“The church was filled to overflowing and flooded with the wonderful spirit of Phil,” said Gibbons. “The procession from Jonah House to the church was much like an ancient Christian pilgrimage.”
Gibbons later told this story from his days as warden at Lorton, where he worked from 1976 to his retirement in 1996.
“One night I was advised by the director that I had a ‘celebrity’ coming [into the prison population] and to be on alert for trouble,” he remembered. “When I was told he was [Phil] Berrigan, I released a huge smile. Fortunately I was on the telephone so my reaction could not be seen.”
Gibbons was raised in a strict Irish-Catholic home in upstate New York and attended Catholic schools through his second year of college.
He had a grandmother who was a third-degree Franciscan (a lay order); two of his aunts were Sisters of the Holy Name; and a family friend close enough to be considered an uncle was a Jesuit priest.
Gibbons’ views on the ways of the world — and what he came to see as Christian hypocrisy in the house where he grew up — began changing in the early sixties when he began reading widely about racial injustice, marched in demonstrations and started to work for voter registration.
I was filled with the zeal,” he said, “of a soul committed to righting wrong.”
Gibbons was especially anxious to make the acquaintance of Berrigan and did so the following day in the prison yard.
“Over the next several months we would accidentally ‘bump into each other’ and talk about the courts, the criminal injustice system and the ratio of black inmates to white,” said Gibbons. “He had lived with that fact in each prison where he was incarcerated.”
One morning before dawn, Gibbons was awakened by a call from the Lorton shift commander reporting a problem.
“Phil had to be transported to D.C. General Hospital for treatment of severe abscesses on his legs, yet refused to cooperate with the staff,” said Gibbons.
Berrigan balked at wearing leg shackles, which, policy held, were standard — along with handcuffs – for all movement of prisoners outside the walls. Gibbons said he’d be over right away.
Entering Berrigan’s room, he instinctively knelt down and asked to look at the injured leg.
“With that I gently pulled up his pajama pant leg,” said Gibbons. “It stuck a bit from the oozing of the sores, and I winced at the discomfort I believed I must be causing. It was a hell of a sight. He never flinched.”
A hospital was necessary but Berrigan refused the shackles because of the severe pain they caused his wounds. And he didn’t want to wait in an emergency room like that.
Gibbons, who in the past had seen corpses removed from the prison in shackles in order to comply with regulations, proposed wrapping Berrigan’s ankles with strips of towel. Then he widened the shackles to their loosest notch to be placed over the towels.
“Some prison adventures have good outcomes,” remembered Gibbons not long before his own death at age 58 in early 2004.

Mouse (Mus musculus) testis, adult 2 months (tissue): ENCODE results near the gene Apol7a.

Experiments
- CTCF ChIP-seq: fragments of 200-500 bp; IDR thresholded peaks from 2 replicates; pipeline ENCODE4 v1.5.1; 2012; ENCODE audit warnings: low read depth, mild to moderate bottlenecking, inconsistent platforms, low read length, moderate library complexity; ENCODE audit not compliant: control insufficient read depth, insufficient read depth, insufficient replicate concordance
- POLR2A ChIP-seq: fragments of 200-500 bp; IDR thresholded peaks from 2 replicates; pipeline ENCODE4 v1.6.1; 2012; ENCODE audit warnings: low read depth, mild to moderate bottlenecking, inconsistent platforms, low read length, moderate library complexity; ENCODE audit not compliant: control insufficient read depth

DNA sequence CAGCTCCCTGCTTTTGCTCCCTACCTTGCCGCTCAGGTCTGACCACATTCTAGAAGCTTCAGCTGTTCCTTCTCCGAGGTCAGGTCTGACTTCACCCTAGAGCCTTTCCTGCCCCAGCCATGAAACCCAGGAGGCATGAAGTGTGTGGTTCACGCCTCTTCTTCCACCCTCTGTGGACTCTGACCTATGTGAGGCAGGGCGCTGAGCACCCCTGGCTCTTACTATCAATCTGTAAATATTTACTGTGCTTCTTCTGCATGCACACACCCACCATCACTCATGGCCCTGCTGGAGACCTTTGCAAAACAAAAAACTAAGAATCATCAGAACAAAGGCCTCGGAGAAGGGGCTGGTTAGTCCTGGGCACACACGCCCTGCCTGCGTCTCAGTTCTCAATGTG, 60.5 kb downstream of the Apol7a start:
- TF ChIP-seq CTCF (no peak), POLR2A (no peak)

Philip Berrigan was born on the Minnesota Iron Range in 1923 and served as an artillery officer in Europe During World War II. A decade after Hiroshima, he was ordained as a Josephite, the order that ministers to the poor of America’s inner-cities.
So maddening could that ministry be — not to mention the world at large, which Berrigan apparently did not wear as a loose garment — that Phil once asked Willa Bickham of the Viva House Catholic Worker in West Baltimore to make a banner for St. Peter Claver.
It read: “The sting of death is all around us . . . O Christ, where is your victory?”
Brendan Walsh — husband of Bickham, co-founder with her in 1968 of Viva House, and the man chosen to give voice to Howard Zinn at the Patterson just before Thanksgiving 2009 — said this at Berrigan’s funeral:
“Philip Berrigan was a friend to all the poor of Baltimore City, as well as to all the people of the world who are bombed and scattered, who are starved, trampled upon, imprisoned, tortured, humiliated, scoffed at, dismissed as nobodies.
“He was that rare combination where word and deed were one. Always. Everywhere. Steadfast. Rock solid. Hopeful. One in a million. He was that tree standing by the water that would not be moved.”
Altogether, Phil Berrigan spent about 11 years in prison and was briefly a fugitive in 1970 when appeals on his conviction for the Catonsville Nine action failed.
After the end of the Vietnam War in 1975, he began to focus on weapons of mass destruction and U.S. nuclear policy.
In September 1980, Berrigan and seven others poured blood on warheads — as well as banging on them with hammers — at a General Electric nuclear missile plant in King Of Prussia, Pa.
They were charged with conspiracy, burglary and “criminal mischief,” in the first of a series of anti-nuclear actions that became known as the Plowshares Movement.
Berrigan wrote, lectured, and taught extensively. His six published books include The Lamb’s War, an autobiography.
In December 2001, he was released from prison in Elkton, Ohio after nearly a year in lock-up for his final action with Plowshares.
In an essay called “The Trial of Depleted Uranium,” written a few years before his death, Berrigan wrote: “The volume of silence over these hellish weapons is surreal, numbing, stupefying. How to explain it?
“Certainly, in their 55-year love affair with the bomb, Americans have not measured the cost of this idolatry: spiritual numbing, social denial, moral paralysis . . . a $19 trillion price tag since 1940 for past, present, and future wars reveals our addiction to war and bloodshed.”
And then he quoted Our Lord and Savior: “Where your treasure is, there will your heart be also . . .”
Rafael Alvarez can be reached via firstname.lastname@example.org.